Society of Women Engineers wins national award for eighth consecutive year


UNIVERSITY PARK, Pa .– For the eighth year in a row, the Penn State Society of Women Engineers received the Outstanding College Section Gold Mission Award at the Annual National SWE Conference (WE21), the largest conference for women in engineering and technology. The national organization’s Penn State Student Section was also recognized, for the first time, with an award for Best Practices in Communication: Excellence in Diversity and Inclusion.

According to SWE website, SWE’s mission is to empower women to realize their full potential in careers as engineers and managers. SWE aims to promote the image of the engineering professions as a positive force to improve quality of life and demonstrate the value of diversity and inclusion. The company’s OCS Gold Mission award is the highest possible collegial recognition within the national organization.

WE21 took place October 21-23 in Indianapolis, Indiana. This year’s theme was “Aspire to inspire”. The event – which also included virtual components – hosted a career fair, various information sessions, networking events, an awards reception and keynote speeches from women in the industry: Stephanie Hill, Executive Vice President rotary and mission systems at Lockheed Martin; Barbara Humpton, President and CEO of Siemens USA; and Patti Pope, CEO of PG&E.

Each year, SWE honors numerous SWE college chapters across the country with its Mission Awards. According to SWE website, the recipients of this award embody the core values ​​of SWE and demonstrate continuous improvement and growth while working to achieve the strategic goals of the company.

Penn State SWE has a leadership team of 68 women who are dedicated to creating events and opportunities for members to improve professionally and in aspects of service, diversity and inclusion and socially. Said Erin Anderson, fourth-year civil engineering student and director of personal improvement for Penn State SWE. “I think what sets us apart from other sections is the size of our management team. Having such a group of dedicated women at SWE really helps us create great events and make them fun for everyone. “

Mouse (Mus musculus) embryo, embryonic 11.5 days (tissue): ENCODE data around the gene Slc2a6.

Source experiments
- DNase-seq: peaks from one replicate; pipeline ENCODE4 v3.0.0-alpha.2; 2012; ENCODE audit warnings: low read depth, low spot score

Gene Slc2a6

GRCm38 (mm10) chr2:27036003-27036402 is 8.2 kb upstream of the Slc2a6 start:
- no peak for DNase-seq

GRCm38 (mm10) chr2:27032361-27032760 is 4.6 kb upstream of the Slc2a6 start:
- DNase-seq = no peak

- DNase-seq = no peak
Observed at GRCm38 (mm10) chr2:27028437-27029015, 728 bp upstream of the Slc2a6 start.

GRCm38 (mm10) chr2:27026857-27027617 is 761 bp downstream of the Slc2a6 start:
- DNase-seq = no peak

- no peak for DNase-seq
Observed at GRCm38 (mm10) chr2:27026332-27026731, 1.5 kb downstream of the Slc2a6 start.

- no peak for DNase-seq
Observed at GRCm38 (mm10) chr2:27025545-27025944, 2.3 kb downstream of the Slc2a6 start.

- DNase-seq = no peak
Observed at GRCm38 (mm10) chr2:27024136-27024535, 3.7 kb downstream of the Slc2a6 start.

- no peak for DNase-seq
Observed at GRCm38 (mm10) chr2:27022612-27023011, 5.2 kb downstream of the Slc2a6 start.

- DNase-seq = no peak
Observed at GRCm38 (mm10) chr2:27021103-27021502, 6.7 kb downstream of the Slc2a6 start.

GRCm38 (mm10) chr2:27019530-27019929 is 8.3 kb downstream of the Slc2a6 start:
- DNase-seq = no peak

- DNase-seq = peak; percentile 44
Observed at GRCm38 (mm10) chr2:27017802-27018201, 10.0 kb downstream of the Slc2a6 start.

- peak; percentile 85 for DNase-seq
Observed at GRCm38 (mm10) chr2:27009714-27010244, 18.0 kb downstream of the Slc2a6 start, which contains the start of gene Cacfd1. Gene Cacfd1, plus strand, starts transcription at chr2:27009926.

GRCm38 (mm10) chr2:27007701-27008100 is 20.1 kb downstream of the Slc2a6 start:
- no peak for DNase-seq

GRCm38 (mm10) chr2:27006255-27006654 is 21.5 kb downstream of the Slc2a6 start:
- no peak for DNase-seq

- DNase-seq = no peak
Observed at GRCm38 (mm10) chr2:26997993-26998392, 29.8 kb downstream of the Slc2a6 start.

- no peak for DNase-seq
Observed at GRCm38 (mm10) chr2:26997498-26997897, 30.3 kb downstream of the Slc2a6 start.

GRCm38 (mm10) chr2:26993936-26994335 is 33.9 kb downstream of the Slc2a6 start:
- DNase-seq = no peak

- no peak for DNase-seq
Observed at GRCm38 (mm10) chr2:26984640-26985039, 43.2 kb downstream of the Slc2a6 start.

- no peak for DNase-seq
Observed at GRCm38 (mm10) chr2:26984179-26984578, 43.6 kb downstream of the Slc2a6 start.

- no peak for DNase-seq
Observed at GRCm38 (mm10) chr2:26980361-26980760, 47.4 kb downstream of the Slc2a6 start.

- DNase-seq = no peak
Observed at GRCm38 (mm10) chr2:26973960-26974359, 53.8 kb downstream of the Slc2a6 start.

Penn State SWE has not only been recognized for its efforts to represent SWE’s national motto, “Advance, Aspire and Succeed”, but also for its achievements in diversity and inclusion.

“Our ambitious section of Penn State SWE always goes above and beyond expectations and impact at scale,” said Cheryl Knobloch, Senior Director of the Penn State Women in Engineering Program and Advisor to Penn State SWE. “Despite seemingly insurmountable obstacles during a pandemic, our members are committed to achieving excellence and innovatively generating programs to advance their engineering peers and enrich our college. Receiving the National Gold Mission Award for eighth year is an extraordinary achievement, and we are also proud of the explicit recognition of their diversity and excellence in inclusion. The competition for national recognition is fierce and distinguishes our chapter as visionary leaders and a model for SWE college chapters nationwide.

The Best Practice in Communication: Excellence in Diversity and Inclusion award recognized Penn State SWE’s efforts to create an inclusive and fair-minded environment for its members, including the introduction of a new series of events focused on educational activities and discussions on diversity and inclusion.

The Diversity and Inclusion arm of Penn State SWE has been instrumental in educating members about the importance of diversity and inclusion in the workplace and in raising awareness of the advocacy events taking place on the campus, ”Anderson said. “We have created a movie viewing club and organized book clubs that discuss diversity and inclusion topics. “

Penn State SWE, founded in 1975, is one of the largest active engineering organizations on campus with over 250 members. The Penn State Chapter participates in many campus-wide events each year including THON, homecoming events, and spiritual events and hosts professional development sessions, networking opportunities, and various social activities for his members.

“SWE is a community full of people who understand the challenges of being under-represented in the field and in the classroom,” said Klaudia Bak, third-year architectural engineering student and manager of services and development for Penn State SWE. “This common experience allows us to uplift each other and it is so important that we share resources and knowledge for every woman in engineering to be successful.”

More information, including how to get involved with Penn State SWE, can be found on the section website.


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